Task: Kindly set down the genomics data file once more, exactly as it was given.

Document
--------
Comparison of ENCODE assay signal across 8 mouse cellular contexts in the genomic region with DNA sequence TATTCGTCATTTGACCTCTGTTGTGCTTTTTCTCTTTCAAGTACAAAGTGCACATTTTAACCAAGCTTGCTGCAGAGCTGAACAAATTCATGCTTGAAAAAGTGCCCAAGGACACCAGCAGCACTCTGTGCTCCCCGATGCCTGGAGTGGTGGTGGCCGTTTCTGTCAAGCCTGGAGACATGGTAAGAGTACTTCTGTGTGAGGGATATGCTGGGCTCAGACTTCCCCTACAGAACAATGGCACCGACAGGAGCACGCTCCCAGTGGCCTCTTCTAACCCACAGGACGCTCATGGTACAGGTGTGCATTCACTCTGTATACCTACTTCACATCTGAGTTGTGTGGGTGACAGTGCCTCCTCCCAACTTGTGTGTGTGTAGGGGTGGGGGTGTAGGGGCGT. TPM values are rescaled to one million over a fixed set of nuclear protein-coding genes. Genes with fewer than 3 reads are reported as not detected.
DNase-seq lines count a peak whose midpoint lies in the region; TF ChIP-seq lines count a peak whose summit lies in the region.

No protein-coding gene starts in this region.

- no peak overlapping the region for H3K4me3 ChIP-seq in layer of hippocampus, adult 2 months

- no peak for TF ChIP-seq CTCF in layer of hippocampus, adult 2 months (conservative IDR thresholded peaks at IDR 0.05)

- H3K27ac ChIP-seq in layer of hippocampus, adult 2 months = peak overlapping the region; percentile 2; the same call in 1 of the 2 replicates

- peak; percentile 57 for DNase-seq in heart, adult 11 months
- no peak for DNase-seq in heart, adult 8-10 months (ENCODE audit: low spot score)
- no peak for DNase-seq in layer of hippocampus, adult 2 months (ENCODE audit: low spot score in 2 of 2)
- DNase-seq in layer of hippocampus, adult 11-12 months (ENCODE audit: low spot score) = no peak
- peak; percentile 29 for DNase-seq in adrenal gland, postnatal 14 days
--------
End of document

Comparison of ENCODE assay signal across 8 mouse cellular contexts in the genomic region with DNA sequence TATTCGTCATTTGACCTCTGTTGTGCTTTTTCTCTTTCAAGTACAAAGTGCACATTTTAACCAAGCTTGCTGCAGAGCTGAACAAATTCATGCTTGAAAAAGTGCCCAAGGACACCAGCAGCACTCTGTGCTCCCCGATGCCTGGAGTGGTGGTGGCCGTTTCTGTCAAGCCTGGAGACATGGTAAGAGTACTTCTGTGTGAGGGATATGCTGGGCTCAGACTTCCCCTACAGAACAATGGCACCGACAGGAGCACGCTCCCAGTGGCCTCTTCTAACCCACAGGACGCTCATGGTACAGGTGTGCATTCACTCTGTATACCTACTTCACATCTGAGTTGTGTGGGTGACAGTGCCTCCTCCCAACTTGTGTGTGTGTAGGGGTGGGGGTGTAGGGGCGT. TPM values are rescaled to one million over a fixed set of nuclear protein-coding genes. Genes with fewer than 3 reads are reported as not detected.
DNase-seq lines count a peak whose midpoint lies in the region; TF ChIP-seq lines count a peak whose summit lies in the region.

No protein-coding gene starts in this region.

- no peak overlapping the region for H3K4me3 ChIP-seq in layer of hippocampus, adult 2 months

- no peak for TF ChIP-seq CTCF in layer of hippocampus, adult 2 months (conservative IDR thresholded peaks at IDR 0.05)

- H3K27ac ChIP-seq in layer of hippocampus, adult 2 months = peak overlapping the region; percentile 2; the same call in 1 of the 2 replicates

- peak; percentile 57 for DNase-seq in heart, adult 11 months
- no peak for DNase-seq in heart, adult 8-10 months (ENCODE audit: low spot score)
- no peak for DNase-seq in layer of hippocampus, adult 2 months (ENCODE audit: low spot score in 2 of 2)
- DNase-seq in layer of hippocampus, adult 11-12 months (ENCODE audit: low spot score) = no peak
- peak; percentile 29 for DNase-seq in adrenal gland, postnatal 14 days